Treating the Pain of a Heel or Bone Spur Print Write e-mail
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Heel Spur - Heel Spur 2008
Written by Frank Mangano   
Tuesday, 01 April 2008 03:16


A bone spur is a pointed growth that can produce on any one of your bones but most commonly on your heel. The cause of heel spurs has not yet been proven but many professionals suggest that the strain and stress put on your bone and soft tissues of the heel from a day-to-day basis may be the cause. This type of stress results in inflammation of the plantar fascia, which is a ligament at the bottom of the foot that then attaches itself to the heel. If this pain and aggravation is not corrected immediately, the pain will persist and eventually your body will react to protect itself against this pain, therefore creating the heel spur.

The most common symptoms of a heel or bone spur is when you take your first step in the morning and experience a piercing pain through your heel and the back of your leg. This same symptom may be experienced after long periods of inactivity throughout the day. There are many different conditions that can cause the onset of bone spurs including obesity, lupus, gout, muscle inflammation and nerve problems that include tarsal tunnel syndrome. Most people who suffer from heel spurs are either overweight or middle-aged, or both.

There are several different natural alternative treatments that can be used to not only help alleviate the pain but help eliminate the calcium deposits which may be the cause of your heel or bone spur.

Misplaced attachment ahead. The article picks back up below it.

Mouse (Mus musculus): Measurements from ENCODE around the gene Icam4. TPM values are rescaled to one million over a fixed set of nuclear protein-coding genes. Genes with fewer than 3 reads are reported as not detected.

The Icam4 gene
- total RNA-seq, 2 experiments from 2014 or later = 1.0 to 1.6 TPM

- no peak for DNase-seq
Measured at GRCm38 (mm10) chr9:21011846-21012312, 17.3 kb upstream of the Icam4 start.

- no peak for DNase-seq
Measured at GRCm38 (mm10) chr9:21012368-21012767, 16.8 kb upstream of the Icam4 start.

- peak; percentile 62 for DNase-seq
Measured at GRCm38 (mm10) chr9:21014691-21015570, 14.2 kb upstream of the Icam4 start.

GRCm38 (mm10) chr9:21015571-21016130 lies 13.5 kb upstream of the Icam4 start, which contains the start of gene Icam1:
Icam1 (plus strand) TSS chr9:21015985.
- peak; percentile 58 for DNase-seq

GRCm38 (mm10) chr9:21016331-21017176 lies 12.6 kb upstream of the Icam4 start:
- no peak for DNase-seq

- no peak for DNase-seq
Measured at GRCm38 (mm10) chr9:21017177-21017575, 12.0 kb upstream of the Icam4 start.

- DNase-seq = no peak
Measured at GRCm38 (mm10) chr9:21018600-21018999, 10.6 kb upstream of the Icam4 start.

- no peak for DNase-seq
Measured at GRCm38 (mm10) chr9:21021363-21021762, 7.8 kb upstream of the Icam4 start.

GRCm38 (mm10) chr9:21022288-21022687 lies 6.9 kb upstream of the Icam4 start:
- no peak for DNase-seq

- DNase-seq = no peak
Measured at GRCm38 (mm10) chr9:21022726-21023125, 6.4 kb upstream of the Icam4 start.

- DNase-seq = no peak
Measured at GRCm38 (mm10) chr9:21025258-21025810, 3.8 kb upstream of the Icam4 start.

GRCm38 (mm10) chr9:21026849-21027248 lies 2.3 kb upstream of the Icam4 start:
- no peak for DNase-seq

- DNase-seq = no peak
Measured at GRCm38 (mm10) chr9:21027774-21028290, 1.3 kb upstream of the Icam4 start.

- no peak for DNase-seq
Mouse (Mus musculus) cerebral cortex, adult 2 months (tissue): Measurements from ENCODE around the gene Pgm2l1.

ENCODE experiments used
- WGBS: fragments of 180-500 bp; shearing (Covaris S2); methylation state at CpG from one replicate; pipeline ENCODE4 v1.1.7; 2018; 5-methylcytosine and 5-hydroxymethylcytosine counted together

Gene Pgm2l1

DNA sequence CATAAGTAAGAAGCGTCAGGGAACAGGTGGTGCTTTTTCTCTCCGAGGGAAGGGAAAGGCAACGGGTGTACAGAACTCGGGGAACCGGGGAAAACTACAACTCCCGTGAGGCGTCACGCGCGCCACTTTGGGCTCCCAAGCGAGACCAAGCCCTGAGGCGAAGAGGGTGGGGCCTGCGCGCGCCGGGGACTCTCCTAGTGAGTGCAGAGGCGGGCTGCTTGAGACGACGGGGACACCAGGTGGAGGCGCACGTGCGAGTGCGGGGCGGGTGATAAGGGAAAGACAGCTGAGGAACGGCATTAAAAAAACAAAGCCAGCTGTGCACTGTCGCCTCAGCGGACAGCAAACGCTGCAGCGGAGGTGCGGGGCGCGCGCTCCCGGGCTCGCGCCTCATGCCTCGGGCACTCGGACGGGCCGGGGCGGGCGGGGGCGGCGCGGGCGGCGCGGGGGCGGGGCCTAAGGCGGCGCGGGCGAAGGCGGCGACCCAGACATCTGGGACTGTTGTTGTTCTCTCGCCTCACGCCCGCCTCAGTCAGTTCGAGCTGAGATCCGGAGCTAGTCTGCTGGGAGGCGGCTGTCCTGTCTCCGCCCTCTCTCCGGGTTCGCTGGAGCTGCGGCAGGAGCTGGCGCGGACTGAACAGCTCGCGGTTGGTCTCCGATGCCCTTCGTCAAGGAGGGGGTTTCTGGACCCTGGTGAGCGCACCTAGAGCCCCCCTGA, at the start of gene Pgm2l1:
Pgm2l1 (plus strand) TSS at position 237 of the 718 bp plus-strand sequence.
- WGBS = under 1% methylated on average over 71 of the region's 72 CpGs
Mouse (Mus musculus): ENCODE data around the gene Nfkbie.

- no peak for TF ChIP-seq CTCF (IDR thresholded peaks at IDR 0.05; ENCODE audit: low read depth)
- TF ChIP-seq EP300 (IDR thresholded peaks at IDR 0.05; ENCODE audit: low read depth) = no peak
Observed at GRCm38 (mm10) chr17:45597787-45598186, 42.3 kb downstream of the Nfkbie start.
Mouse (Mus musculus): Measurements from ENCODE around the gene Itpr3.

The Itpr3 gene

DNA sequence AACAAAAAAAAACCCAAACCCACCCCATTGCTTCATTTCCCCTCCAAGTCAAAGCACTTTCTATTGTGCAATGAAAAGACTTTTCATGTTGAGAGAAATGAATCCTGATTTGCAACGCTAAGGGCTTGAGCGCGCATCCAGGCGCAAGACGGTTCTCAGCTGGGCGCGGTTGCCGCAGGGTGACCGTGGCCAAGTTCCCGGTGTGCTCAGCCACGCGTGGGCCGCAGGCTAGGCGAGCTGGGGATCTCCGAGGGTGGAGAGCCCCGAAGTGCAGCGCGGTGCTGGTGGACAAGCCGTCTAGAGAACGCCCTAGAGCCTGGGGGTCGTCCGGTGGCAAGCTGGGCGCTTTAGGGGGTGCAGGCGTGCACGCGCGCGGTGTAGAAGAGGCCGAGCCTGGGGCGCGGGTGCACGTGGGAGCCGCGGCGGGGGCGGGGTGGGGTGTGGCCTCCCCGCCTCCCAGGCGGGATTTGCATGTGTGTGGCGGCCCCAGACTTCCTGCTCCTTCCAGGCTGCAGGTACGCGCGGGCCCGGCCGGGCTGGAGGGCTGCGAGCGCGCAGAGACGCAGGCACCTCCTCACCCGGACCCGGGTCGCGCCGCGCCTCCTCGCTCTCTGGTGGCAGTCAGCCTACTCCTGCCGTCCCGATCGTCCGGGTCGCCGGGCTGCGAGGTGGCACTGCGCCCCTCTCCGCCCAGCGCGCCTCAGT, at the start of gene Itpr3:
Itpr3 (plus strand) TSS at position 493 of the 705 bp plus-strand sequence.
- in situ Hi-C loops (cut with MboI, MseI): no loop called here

• Betaine hydrochloride, which is a form of hydrochloric acid is a very important supplement required for proper calcium uptake. Many people who suffer from heel spurs also suffer from a calcium deficiency.
  • Calcium and magnesium when taken together can help create a happy balance between the two components, which in turn will help prevent the build up of calcium deposits throughout the body. These can be taken in 1,500 mg and 750 mg daily.
  • Vitamin C with bioflavonoids acts as an anti-inflammatory, which is important for the connection tissues of the body. This vitamin supplement can be taken in dosages of 2,000-4,000 mg divided throughout the day.
  • Bioflavonoids when taken 100 mg daily can help relieve some of the pain you will experience with your heel spur.
  • Stretching exercises can help relieve some of the pain for short periods of time, such as physical therapy and massages.
  • Ice massages for the bottom of your feet can help as well.
  • If walking or jogging is your main form of exercise, be sure to wear comfortable and proper footwear to cushion the heel. Other forms of exercise such as swimming an cycling should not impact the heel spur.
  • To reduce the pain and inflammation you can use the herbs bromelain, which is derived from pineapple and curcumin, which is from turmeric.
  • Since poorly fit shoes and lack of cushioning contribute to the pain, wear only high quality, comfortable footwear with rubber heels. Also consider adding heel cushions as this should help to alleviate pain.
  • You should stay away from citrus fruits like oranges, alcohol, sugars and coffee because they inhibit the healing process and disturb the body's mineral balance.
Heel and bone spurs are very common in adults today. Many times they cannot be avoided. Follow the recommendations here to relieve the pain and break down any calcium deposits by taking the natural supplements outlined above.



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